Austin, Texas, is one of the truly neat places we visited doing the show. There’s no doubt that the fishing there is fantastic but the city itself is equally fantastic. The music is really cool, the art scene is one of the best I’ve ever been around and if you don’t gain weight eating the barbecue, it’s your own fault.
We targeted three species this time — blue cats, Guadalupe bass and smallmouth buffalo. Here’s the story…
Blue cats are big and they are bad. A giant can grow to five feet in length and can weigh upwards of 150 pounds. And, they live as long as 20 years so they get real smart, too. They live in rivers, lakes, reservoirs and even in brackish waters.
We fished for them in the Buchanan Dam and lake area on the Colorado River. That’s two dams up from the city.
We concentrated on humps in 20 to 30 feet of water. That’s where they seemed to be feeding, although they weren’t all that active because of a cold front that swept through the area two days before.
A side note: How many times in this series of blogs have you heard me talk about cold fronts that arrived just before we did, regardless of where we were fishing? The thing is we all face them. It’s not me and it’s not you. They just happen. It’s Mother Nature. So, if one blows in right before your next trip, take heart. They happen to all of us.
Our basic rig was a simple Carolina rig. We used VMC Sureset Circle Hooks, 2/0 and 3/0. We cut a gizzard shad in half for bait. The tackle and line didn’t belong to me so I really don’t know anything about it except to say that it was heavy stuff, the kind you’d need if you hooked a true giant.
We didn’t get a giant, but we did catch a big one. It weighed about 40 pounds and I’ll tell you in no uncertain terms that pound-for-pound it fought as hard as anything I’ve ever hooked in my life.
The biggest of this species wouldn’t hardly make a snack for a blue cat, but it does have a well-deserved reputation for fighting hard. The world record is 3.71 pounds and was caught right here in Austin by Dr. Bryan Townsend in 2014. That’ll get your blood flowing, fishing right where the world record was caught just a few years before.
The fact that it was caught in Austin didn’t surprise me, though, because central Texas is the only place this fish lives, at least that’s what I’ve been told. In spite of its limited range, it has developed a serious cult-like following.
We fished the lower Colorado River, below the city. We targeted areas that had a lot of rock and sand as well as a pretty good number of logs and other types of wood in the water. That’s the kind of habitat they prefer, and they don’t usually move far from it. To give you an idea of what we were fishing I’ll tell you that we had to use a jet boat to get to it.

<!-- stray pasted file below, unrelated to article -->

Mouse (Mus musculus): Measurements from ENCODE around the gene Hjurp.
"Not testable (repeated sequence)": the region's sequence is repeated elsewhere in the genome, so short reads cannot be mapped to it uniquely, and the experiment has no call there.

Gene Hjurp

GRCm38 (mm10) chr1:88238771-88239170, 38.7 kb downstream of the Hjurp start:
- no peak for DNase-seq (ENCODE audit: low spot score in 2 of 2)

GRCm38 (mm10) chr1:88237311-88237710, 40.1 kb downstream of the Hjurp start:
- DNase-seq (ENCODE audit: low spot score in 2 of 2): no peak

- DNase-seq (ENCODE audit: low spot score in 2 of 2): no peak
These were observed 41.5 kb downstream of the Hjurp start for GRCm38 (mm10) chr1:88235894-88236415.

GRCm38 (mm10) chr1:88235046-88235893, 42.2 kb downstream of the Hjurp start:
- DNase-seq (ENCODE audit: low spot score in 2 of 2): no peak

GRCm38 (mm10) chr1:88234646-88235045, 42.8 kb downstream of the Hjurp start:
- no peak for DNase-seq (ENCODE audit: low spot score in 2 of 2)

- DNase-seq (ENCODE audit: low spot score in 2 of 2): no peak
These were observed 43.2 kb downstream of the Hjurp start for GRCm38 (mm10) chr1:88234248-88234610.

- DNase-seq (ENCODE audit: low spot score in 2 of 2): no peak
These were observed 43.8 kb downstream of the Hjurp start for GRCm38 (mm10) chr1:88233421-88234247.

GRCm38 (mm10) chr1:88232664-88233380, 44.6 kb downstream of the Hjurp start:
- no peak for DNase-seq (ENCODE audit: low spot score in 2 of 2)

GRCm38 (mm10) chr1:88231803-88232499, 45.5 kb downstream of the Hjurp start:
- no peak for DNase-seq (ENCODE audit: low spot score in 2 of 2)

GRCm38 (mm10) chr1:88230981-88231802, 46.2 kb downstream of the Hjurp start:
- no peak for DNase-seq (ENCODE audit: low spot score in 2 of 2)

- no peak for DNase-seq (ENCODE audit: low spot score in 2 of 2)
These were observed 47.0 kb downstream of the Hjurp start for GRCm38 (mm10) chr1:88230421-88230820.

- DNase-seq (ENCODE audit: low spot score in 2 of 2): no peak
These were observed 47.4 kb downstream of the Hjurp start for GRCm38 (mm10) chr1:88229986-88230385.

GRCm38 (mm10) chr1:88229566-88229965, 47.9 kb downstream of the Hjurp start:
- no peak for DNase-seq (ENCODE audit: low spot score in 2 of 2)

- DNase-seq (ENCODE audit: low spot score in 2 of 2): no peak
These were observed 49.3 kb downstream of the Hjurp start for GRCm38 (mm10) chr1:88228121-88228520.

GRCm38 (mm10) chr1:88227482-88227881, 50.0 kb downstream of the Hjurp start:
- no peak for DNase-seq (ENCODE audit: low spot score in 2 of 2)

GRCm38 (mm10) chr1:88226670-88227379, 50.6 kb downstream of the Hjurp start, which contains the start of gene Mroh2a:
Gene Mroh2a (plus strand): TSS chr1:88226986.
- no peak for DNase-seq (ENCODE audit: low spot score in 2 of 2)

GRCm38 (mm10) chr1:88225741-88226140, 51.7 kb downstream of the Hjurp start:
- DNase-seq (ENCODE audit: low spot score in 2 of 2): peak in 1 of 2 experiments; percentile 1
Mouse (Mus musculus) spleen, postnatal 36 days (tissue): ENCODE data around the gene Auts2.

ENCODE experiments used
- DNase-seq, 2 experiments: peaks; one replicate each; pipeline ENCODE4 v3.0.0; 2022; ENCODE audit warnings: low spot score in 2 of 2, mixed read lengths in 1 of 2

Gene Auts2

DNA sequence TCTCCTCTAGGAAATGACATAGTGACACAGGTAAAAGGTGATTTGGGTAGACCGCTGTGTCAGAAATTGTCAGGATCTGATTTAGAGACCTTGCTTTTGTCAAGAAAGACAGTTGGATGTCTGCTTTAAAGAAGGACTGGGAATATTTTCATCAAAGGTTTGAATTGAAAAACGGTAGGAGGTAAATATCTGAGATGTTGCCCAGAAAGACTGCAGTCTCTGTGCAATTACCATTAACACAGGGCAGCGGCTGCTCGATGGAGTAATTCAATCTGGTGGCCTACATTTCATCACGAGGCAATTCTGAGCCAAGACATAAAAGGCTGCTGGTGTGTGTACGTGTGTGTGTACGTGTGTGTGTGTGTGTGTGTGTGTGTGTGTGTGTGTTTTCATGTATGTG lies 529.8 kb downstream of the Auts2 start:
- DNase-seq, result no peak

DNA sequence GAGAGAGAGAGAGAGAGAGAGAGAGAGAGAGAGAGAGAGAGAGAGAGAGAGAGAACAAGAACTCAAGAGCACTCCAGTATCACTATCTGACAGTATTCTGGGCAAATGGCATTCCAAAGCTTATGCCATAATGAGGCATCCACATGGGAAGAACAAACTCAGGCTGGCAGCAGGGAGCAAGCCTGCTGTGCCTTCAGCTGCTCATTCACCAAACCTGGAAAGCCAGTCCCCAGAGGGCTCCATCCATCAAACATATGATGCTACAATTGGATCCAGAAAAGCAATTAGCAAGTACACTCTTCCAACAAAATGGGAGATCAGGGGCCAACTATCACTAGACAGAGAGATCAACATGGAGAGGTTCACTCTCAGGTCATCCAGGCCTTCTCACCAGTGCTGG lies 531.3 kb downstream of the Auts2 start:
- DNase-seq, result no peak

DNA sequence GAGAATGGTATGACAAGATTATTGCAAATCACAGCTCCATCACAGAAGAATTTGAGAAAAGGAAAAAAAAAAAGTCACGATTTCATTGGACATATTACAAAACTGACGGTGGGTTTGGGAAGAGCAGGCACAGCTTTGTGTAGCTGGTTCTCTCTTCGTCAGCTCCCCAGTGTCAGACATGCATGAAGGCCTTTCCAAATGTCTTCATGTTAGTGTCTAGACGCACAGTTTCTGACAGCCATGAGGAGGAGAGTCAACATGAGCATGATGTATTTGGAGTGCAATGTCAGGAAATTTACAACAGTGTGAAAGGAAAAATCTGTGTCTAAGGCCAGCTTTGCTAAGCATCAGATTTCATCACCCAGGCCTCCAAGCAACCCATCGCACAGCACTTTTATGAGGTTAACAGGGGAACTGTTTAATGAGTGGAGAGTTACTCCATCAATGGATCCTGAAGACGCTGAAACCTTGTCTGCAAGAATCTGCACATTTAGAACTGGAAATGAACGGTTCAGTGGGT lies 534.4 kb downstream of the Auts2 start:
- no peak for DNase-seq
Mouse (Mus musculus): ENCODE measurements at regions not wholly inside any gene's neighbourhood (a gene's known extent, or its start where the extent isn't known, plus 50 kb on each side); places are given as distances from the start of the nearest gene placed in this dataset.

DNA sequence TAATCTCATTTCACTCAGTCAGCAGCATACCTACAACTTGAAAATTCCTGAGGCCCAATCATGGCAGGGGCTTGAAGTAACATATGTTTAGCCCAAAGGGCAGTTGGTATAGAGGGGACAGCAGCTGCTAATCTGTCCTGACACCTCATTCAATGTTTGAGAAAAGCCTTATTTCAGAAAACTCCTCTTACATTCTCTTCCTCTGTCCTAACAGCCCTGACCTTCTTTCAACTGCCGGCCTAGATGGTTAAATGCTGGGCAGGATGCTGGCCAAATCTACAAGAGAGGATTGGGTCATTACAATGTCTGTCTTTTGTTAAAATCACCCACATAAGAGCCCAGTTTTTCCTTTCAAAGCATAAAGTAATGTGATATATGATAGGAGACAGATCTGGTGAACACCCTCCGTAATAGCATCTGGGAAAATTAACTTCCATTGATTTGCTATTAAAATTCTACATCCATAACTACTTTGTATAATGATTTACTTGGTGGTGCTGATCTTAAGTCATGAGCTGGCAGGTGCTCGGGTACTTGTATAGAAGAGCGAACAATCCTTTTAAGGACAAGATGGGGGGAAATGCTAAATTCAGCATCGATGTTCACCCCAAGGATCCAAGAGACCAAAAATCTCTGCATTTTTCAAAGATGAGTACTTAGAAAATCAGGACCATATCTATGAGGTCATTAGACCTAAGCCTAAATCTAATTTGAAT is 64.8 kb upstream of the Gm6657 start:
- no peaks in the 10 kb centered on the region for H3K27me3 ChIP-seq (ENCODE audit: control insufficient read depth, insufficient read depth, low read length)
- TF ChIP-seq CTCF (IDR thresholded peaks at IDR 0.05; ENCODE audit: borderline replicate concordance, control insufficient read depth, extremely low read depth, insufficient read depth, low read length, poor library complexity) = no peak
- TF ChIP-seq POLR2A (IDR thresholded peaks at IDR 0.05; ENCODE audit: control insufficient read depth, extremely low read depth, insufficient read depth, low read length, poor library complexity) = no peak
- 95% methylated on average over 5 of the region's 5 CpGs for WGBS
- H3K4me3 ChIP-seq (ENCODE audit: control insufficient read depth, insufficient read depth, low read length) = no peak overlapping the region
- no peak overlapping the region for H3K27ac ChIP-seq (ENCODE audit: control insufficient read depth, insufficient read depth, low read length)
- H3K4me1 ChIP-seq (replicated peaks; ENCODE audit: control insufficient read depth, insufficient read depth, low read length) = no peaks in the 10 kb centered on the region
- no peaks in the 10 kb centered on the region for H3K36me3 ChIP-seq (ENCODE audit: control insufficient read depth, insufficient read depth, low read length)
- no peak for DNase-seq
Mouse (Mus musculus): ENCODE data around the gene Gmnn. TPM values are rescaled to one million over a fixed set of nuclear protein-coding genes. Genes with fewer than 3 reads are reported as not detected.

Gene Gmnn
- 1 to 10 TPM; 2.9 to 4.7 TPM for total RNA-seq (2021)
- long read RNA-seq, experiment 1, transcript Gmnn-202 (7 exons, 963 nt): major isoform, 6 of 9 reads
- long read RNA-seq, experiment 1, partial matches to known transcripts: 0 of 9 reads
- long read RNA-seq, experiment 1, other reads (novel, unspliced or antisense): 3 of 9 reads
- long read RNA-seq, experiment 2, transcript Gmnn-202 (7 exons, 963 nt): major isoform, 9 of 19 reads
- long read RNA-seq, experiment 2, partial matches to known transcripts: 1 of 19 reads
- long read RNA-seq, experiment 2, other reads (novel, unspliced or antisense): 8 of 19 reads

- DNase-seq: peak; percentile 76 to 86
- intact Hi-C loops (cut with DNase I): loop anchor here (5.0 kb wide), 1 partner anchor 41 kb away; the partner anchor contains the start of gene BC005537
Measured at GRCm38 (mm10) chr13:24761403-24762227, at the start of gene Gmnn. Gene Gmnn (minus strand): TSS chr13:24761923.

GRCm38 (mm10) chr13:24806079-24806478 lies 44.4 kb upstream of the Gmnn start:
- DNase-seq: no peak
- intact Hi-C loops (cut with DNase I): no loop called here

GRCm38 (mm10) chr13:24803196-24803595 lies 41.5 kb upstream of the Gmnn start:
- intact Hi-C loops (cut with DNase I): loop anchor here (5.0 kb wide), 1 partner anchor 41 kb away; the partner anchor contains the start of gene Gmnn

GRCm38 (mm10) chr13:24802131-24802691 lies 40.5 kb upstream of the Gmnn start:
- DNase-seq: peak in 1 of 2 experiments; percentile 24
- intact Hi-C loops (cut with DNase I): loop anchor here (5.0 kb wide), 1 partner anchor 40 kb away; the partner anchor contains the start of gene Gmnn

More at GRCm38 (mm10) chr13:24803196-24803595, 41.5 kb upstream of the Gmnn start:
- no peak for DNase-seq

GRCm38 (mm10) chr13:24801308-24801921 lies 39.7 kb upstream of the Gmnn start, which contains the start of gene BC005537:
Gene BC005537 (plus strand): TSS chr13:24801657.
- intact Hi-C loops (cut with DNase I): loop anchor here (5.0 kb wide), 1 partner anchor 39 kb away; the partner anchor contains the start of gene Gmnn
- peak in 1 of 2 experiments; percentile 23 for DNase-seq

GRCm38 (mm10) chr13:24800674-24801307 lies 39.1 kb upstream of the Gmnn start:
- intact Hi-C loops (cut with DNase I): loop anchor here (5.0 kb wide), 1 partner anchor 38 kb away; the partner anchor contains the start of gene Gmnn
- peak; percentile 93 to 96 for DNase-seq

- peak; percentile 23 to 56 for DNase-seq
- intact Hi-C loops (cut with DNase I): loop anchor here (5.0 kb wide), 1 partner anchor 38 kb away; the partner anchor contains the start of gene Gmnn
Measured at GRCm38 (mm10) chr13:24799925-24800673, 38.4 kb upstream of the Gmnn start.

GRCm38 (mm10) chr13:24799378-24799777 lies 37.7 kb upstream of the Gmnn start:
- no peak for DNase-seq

We fished with crankbaits and jigs. Our crankbait was a Rapala DT6 in Caribbean Shad. It’s a Custom Ink Color. We fished it on an Abu Garcia 7 foot Ike Delay Series Casting Rod — medium action — with a 6.6:1 Abu Garcia REVO Ike Casting Reel. We spooled up with 12-pound-test Berkley Trilene 100% Fluorocarbon line.
Our jig was a Missile Baits Ike Mini Flip, 1/2 ounce in green pumpkin. We attached a 3-inch Berkley Powerbait Chigger Craw as a trailer in green pumpkin. We used the same Ike Delay Series rod except that it was the 7 foot, 2 inch medium heavy version. Our reel was the same as well except that we went up to a 8.0:1 gear ratio to give us better control of the Mini Flip jig.
We caught a 2-pounder. That’s a darn good Guadalupe bass!
OK, despite what you might think the smallmouth buffalo is not a carp, although I will have to admit that it looks somewhat like one.
They might not be carp but the guys who fish for them do it like they were a carp. First off, they fish in an area called a swim. That’s the same term carp anglers use for their spots. We went after them in the slack areas of the river system.
Fishing for smallmouth buffalo can be hit or miss. They’ll eat anything so any bait goes. I fished with locals who made their own bait, and to say that the recipes are a secret doesn’t do the subject justice. Mostly their concoctions are passed down from one generation to the next orally. That makes sure no one can “find” the other anglers bait recipe. These guys are serious.
If you think about what I just said, you’ll understand why I’m not going to say anything more on the subject.
The rods we used were 10 to 12 feet long and they were as limber as a buggy whip. We made super long casts out into the water and then we’d let our bait soak. They use tiny hooks with the bait balled up around the shank, and sometimes they put a kernel of corn on the rig.
The first day we fished about 12 hours without a bite. But, the next morning we had better luck. I caught a good one — we didn’t weigh or measure it so I can’t say how big it really was — but I can say that it fought hard.
The whole thing was a different kind of experience. I’m glad it’s now in my fishing memories.
Austin is a super good place to go fishing. The Colorado River is home to several species of fish and they seem to be really healthy and strong. And then, when you get off the water, visit the music or art scene and eat some barbecue. You won’t be sorry about any of it.
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